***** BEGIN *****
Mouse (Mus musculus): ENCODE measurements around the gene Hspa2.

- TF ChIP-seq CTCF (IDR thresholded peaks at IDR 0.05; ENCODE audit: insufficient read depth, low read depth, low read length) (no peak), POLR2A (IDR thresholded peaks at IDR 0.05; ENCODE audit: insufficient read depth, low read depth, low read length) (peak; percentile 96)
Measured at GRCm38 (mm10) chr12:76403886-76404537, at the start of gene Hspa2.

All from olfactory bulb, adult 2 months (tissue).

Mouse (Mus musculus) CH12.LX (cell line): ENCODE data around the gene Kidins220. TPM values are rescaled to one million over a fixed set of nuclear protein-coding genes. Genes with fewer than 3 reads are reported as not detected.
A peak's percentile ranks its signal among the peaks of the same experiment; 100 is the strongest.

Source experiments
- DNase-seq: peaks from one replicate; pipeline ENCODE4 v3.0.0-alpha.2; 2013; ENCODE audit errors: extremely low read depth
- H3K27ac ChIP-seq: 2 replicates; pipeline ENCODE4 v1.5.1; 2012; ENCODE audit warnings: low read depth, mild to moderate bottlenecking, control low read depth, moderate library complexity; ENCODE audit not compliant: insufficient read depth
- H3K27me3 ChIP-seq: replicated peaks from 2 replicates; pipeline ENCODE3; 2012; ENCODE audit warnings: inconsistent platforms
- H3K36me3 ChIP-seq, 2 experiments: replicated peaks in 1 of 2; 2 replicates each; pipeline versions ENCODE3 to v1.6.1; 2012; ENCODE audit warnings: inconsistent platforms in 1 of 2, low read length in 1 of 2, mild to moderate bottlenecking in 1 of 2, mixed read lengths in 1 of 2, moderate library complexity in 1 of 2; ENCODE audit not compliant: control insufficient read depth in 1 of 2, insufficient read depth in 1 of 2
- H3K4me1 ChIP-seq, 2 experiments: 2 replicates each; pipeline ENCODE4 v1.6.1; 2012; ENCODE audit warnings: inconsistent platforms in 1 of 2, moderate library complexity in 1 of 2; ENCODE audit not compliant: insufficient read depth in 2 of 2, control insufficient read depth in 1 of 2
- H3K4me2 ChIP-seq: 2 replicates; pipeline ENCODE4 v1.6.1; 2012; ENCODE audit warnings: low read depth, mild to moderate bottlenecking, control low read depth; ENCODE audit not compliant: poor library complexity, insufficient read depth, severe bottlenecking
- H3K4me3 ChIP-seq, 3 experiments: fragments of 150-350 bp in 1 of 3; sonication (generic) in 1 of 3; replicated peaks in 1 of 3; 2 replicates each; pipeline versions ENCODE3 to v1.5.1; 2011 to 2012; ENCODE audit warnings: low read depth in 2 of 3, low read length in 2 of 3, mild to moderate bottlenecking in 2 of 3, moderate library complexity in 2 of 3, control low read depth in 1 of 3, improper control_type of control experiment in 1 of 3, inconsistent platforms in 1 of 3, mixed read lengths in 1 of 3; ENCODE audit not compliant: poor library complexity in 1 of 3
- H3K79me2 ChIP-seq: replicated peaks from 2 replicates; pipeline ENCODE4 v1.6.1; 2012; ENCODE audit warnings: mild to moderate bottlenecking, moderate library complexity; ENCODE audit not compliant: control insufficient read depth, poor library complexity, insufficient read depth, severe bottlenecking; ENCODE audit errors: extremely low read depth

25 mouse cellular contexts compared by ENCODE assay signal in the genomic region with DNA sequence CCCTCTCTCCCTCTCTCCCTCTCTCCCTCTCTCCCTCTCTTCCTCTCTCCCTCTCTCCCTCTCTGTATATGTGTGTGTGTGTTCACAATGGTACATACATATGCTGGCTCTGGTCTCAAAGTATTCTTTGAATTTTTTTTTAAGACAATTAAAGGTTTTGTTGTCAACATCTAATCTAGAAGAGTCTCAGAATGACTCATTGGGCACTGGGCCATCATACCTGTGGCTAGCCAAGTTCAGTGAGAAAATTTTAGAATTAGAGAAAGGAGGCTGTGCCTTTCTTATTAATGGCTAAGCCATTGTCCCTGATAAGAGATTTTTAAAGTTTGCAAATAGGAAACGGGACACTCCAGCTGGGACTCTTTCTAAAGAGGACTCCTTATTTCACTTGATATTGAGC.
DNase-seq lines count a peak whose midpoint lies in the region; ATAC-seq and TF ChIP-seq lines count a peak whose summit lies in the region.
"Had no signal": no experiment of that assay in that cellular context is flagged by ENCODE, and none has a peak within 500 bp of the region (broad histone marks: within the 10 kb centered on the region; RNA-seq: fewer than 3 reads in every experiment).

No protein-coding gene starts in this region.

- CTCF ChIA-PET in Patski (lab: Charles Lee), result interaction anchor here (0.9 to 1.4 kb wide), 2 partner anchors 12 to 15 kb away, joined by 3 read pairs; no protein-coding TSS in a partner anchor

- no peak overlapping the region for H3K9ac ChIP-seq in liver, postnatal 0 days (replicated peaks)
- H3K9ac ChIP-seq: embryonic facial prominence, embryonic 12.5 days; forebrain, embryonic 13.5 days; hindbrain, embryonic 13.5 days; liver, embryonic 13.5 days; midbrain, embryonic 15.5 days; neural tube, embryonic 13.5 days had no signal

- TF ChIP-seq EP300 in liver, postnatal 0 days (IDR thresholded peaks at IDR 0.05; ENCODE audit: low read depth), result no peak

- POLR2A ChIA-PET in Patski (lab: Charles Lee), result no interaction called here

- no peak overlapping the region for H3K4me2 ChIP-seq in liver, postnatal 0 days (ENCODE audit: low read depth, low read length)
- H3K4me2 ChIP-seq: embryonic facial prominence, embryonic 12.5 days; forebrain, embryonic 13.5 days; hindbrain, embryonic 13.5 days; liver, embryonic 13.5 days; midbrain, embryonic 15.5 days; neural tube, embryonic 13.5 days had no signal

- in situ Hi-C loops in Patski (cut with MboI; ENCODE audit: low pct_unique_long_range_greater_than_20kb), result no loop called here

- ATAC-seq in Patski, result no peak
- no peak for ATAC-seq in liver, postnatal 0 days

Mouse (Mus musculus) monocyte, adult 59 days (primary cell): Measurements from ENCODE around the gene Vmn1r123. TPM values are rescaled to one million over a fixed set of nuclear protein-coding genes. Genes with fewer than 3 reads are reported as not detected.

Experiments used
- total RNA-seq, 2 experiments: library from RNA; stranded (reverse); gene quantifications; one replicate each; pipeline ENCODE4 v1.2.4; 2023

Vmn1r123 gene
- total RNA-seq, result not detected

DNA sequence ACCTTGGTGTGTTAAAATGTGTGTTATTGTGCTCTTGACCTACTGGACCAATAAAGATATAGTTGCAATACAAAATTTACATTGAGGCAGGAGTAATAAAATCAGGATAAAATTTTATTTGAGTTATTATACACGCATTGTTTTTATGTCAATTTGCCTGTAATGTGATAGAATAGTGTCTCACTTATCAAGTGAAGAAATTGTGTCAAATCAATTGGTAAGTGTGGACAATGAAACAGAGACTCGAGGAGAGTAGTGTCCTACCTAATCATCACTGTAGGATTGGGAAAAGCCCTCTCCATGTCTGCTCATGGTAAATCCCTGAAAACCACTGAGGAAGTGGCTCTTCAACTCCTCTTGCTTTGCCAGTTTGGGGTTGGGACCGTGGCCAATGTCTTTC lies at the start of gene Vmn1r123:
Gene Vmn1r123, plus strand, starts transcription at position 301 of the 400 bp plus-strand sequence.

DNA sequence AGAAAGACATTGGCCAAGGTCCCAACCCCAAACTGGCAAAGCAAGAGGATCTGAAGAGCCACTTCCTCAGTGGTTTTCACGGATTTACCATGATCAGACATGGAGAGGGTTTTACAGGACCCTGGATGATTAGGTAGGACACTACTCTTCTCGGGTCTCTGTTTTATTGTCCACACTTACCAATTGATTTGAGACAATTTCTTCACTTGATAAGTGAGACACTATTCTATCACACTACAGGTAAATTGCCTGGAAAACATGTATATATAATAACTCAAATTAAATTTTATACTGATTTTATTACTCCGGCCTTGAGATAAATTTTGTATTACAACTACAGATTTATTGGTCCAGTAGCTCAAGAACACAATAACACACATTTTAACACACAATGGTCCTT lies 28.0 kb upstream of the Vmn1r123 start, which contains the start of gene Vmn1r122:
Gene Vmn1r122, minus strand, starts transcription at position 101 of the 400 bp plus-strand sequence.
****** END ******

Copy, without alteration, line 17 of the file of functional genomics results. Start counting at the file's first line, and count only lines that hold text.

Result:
DNase-seq lines count a peak whose midpoint lies in the region; ATAC-seq and TF ChIP-seq lines count a peak whose summit lies in the region.